First, it’s easy to find casual popovers cut to a length that’s meant to be worn untucked. If you want to channel Ivy style, add a pair of chino shorts, a woven belt, and some penny loafers, and you’re set for summer on the Vineyard.

popover shirt styleforum

Spring and summer are, in my opinion, the perfect seasons for popover-wearing. The slightly relaxed cut, especially when done in a linen or linen blend, is great for warm weather, especially as a vacation shirt. That’s because it’s nice-looking enough that you can wear it out to dinner, but not so nice that you feel bad bundling it up with a beach towel. And you don’t have to be channeling the preppy thing, if you don’t want to. Roll up the sleeves, put on a pair of Vans, and you’ll look just great. Or do as men such as Gianni Agnelli and Yasuto Kamoshita do (Kamoshita also often wears polo shirts under his jackets), and wear yours under an odd jacket or with a suit. The point is that no matter the style you’re after, a popover is a great shirt to have in your wardrobe.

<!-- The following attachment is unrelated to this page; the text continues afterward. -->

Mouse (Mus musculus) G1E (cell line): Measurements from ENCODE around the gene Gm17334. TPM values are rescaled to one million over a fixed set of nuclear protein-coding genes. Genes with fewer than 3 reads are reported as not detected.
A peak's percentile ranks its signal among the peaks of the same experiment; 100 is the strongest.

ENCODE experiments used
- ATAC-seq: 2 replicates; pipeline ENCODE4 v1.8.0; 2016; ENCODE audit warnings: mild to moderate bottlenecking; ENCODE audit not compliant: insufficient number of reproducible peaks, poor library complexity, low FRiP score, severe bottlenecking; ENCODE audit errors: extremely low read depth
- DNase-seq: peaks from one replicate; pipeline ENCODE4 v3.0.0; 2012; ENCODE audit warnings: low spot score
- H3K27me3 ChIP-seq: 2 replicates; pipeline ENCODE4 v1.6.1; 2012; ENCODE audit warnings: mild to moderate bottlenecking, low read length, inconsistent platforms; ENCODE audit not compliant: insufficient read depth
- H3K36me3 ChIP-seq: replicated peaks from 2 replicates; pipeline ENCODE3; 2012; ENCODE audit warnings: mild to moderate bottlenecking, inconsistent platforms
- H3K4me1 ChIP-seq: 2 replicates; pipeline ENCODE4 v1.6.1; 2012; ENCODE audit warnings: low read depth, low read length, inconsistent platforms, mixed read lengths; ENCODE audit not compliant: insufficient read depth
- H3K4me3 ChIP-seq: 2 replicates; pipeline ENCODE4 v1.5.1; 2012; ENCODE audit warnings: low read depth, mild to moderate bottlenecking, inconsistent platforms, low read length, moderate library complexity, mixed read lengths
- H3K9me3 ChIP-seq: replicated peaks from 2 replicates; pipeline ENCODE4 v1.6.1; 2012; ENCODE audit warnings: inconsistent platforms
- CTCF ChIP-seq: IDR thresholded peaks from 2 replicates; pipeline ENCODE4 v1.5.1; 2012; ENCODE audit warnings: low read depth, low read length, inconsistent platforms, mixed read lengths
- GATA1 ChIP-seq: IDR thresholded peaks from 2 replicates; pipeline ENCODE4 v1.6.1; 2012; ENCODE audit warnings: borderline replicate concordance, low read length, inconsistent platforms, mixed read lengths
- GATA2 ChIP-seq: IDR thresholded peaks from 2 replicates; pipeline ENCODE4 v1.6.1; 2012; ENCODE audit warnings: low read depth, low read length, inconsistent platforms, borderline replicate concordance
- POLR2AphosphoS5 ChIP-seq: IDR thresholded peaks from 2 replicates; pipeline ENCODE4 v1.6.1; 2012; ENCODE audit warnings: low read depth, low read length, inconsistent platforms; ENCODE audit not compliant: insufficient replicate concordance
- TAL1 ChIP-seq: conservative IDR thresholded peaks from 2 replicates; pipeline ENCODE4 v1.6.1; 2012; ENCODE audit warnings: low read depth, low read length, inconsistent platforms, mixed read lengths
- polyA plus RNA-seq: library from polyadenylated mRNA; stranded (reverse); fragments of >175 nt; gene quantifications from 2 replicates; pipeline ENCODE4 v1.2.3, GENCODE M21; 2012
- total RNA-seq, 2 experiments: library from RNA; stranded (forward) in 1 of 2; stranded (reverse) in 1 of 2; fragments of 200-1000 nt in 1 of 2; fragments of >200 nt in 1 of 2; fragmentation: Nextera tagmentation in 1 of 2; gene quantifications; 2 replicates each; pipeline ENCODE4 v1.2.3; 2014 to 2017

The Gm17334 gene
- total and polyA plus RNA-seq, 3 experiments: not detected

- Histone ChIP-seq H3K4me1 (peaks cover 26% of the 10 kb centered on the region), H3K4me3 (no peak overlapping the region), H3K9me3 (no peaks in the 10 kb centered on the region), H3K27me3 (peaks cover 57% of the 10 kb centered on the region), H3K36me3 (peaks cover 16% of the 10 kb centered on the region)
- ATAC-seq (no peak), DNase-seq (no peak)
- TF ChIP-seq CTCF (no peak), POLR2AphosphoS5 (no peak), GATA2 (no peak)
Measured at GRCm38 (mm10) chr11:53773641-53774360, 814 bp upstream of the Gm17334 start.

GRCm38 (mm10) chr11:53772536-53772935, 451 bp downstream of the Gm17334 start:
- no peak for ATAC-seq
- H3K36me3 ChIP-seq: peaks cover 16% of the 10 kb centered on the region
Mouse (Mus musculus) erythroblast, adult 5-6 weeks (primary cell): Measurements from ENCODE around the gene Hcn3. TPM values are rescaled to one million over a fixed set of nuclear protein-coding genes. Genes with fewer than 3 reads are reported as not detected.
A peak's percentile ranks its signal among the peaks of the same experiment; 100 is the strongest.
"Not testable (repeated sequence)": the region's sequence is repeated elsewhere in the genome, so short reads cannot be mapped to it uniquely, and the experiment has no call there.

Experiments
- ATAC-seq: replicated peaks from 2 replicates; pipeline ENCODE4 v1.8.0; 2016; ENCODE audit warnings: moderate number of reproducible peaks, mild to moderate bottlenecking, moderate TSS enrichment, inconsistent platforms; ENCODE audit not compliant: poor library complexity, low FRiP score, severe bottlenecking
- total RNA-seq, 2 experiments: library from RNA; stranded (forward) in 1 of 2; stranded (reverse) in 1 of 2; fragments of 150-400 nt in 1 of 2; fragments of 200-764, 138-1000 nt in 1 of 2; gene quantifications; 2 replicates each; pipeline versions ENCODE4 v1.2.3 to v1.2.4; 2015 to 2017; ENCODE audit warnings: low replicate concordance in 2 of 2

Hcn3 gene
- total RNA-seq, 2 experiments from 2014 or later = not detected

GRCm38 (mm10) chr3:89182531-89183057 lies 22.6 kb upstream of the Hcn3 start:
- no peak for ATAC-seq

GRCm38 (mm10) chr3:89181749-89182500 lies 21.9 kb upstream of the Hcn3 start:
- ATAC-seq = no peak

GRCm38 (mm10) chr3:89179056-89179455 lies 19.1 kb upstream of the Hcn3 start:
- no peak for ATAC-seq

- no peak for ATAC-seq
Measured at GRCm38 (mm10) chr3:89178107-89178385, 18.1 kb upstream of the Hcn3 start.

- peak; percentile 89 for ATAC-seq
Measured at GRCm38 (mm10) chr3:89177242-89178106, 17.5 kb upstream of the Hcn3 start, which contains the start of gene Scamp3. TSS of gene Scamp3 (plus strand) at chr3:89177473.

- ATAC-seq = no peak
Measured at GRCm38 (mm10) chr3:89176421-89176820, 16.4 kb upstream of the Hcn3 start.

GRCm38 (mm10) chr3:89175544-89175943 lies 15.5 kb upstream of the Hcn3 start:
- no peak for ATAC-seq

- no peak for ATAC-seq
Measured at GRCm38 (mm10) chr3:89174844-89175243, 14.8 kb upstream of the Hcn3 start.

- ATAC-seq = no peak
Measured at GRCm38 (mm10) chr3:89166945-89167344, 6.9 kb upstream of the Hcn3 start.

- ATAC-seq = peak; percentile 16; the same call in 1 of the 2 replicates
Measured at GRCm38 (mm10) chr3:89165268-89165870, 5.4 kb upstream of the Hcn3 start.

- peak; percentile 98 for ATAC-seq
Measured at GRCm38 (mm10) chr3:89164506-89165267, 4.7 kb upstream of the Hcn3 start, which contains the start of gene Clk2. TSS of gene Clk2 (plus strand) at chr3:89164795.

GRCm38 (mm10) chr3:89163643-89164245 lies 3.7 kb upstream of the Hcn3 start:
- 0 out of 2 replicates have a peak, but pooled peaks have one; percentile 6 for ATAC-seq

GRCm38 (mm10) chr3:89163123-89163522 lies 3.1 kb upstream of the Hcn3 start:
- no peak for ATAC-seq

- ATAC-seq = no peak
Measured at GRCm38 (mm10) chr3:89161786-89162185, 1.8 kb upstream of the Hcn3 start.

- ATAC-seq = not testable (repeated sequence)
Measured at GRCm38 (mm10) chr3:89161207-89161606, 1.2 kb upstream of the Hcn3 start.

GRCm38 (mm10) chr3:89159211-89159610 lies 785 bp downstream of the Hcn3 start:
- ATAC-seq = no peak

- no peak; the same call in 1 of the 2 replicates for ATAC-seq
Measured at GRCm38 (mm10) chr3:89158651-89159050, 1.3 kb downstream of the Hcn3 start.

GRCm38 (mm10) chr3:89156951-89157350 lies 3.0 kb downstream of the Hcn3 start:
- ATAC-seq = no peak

If you’re looking for casual options, affiliate Need Supply is a good place to start, as are brands like Gitman Vintage. If you’re open to wearing a band-collar shirt, those aren’t hard to find at all. Tailoring-friendly options are a bit less easy to come across, although Kamakura offers their own take on the Ivy classic, as does Brooks Brothers. Eidos has been known to offer both band-collar popovers and long-sleeve henleys in the past, and Ralph Lauren’s stock rotates regularly. Amusingly, Gant’s own popovers come and go as well, so you may have to do a bit of searching. If you know exactly what you’re after, Proper Cloth also offers popover plackets as an option.

popover shirt styleforum

It just so happens that affiliate No Man Walks Alone stocks this great linen popover from G. Inglese, which would look pretty darn good with one of those Solaro suits we keep talking about. Wear it with a tie or without, with laced shoes or loafers. However you decide to wear it, wear it in good health, and enjoy the good weather.